Sunday, September 04, 2005

How government determines supply of coins and currency

"A government's monetary authority sets prices; the public chooses quantities. The monetary authority sets the prices by offering to convert unlimited quantities of different denominations of currency and coins at fixed exchange rates (e.g., the U.S. government stands ready to buy or sell a quarterr for five nickels). With an eye toward controlling an overall index of the price of goods and services, the monetary authority also sets the total quantity of government currency and coins (the supply of "base money") but it does not choose its composition across denominations."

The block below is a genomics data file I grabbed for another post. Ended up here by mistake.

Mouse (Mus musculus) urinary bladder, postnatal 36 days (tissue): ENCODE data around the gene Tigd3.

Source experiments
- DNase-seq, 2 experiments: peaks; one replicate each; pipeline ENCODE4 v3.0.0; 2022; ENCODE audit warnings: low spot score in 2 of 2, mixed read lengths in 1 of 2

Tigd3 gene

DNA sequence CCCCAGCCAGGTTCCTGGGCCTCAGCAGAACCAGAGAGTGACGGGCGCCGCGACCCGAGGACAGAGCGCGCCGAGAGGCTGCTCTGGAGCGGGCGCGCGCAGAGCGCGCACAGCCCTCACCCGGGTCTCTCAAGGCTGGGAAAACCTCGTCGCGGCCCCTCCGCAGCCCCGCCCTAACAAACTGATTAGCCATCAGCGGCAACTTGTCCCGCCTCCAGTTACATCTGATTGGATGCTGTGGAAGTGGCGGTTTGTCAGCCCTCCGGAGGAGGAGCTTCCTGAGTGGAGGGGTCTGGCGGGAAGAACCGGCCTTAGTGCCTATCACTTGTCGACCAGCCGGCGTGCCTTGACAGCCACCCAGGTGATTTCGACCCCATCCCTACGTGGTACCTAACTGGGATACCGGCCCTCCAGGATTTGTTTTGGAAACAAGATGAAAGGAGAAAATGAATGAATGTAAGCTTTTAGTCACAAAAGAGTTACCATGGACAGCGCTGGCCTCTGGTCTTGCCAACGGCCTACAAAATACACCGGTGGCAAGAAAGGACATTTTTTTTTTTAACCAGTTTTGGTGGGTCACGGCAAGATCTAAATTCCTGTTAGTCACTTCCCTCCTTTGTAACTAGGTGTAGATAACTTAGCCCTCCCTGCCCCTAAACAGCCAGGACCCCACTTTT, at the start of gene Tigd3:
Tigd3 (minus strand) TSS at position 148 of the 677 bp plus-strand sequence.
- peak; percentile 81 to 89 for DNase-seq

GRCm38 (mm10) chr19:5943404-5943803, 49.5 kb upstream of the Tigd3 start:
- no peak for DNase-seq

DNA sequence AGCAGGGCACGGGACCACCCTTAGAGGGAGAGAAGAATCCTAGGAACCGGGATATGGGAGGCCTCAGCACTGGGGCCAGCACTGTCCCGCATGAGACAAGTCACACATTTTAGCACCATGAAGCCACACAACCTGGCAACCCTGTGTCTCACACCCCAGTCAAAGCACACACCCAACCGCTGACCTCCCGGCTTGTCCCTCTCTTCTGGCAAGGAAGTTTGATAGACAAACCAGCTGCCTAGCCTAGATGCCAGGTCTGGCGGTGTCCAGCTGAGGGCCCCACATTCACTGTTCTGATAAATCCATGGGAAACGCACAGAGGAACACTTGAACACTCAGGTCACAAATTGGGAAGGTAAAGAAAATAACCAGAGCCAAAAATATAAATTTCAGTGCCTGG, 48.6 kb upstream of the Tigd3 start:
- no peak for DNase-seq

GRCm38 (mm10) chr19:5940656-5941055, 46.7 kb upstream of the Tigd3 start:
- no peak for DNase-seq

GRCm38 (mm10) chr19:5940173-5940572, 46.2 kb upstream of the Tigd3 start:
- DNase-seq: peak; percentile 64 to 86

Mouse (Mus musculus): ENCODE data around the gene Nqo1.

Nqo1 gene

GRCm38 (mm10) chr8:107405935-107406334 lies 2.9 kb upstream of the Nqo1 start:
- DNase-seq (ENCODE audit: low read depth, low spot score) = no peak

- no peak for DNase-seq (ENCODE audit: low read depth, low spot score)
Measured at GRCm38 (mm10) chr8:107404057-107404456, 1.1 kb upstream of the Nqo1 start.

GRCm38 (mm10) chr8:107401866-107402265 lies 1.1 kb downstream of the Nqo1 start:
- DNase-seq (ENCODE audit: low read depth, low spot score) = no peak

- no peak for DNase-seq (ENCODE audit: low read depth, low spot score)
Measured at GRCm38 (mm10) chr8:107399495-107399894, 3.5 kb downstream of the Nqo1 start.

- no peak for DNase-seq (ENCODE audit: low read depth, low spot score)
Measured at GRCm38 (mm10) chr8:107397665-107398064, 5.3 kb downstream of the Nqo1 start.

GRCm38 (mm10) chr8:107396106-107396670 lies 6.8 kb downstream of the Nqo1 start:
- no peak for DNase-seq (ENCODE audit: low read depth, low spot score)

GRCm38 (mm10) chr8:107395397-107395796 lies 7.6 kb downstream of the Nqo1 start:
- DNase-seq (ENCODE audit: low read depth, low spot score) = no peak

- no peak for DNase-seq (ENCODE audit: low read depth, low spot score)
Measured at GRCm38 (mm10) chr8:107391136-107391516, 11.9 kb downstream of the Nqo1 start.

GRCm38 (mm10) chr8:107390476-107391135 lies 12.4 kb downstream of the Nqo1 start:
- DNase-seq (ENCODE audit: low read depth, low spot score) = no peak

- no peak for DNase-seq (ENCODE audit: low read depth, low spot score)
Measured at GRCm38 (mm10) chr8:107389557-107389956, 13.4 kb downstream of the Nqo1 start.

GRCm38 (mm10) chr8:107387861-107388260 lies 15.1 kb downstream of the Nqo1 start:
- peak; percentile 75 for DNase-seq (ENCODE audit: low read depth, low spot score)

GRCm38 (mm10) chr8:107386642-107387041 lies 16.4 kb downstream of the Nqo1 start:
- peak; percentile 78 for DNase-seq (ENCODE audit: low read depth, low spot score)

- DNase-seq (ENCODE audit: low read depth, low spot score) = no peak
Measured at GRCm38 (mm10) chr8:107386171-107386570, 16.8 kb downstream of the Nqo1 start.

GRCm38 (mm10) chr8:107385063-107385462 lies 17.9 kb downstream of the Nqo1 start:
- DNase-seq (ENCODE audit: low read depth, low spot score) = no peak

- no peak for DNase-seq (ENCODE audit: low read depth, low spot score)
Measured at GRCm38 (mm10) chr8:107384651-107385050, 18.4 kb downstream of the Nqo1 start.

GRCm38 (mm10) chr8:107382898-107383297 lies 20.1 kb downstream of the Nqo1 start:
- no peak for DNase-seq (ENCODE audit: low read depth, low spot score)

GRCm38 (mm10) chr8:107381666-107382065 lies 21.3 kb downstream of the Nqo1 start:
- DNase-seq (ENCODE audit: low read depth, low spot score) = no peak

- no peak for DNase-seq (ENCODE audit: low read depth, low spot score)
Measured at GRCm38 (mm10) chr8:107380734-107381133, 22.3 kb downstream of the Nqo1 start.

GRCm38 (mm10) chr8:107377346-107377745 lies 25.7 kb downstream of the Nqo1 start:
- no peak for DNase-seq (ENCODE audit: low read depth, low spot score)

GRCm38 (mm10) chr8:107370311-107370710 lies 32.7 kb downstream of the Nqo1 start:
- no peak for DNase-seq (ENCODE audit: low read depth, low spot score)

--pg. XVII, Thomas Sargent and Francois Velde, The Big Problem of Small Change.

I don't understand why in a poor country like Senegal there is a constant problem of lack of small change. This is apparently widespread and perhaps derives from something to do with limited access to banks; alternatively, it is a fact that every bill I had in Senegal was printed in 2003, so maybe the above described system isn't the system used in Senegal (the cfa zone) to determine the composition of coins and currency and the system in use is screwy. I don't know.


Blogger henry said...

If only the government would just let the price of nickels and dimes float...

9:56 PM  

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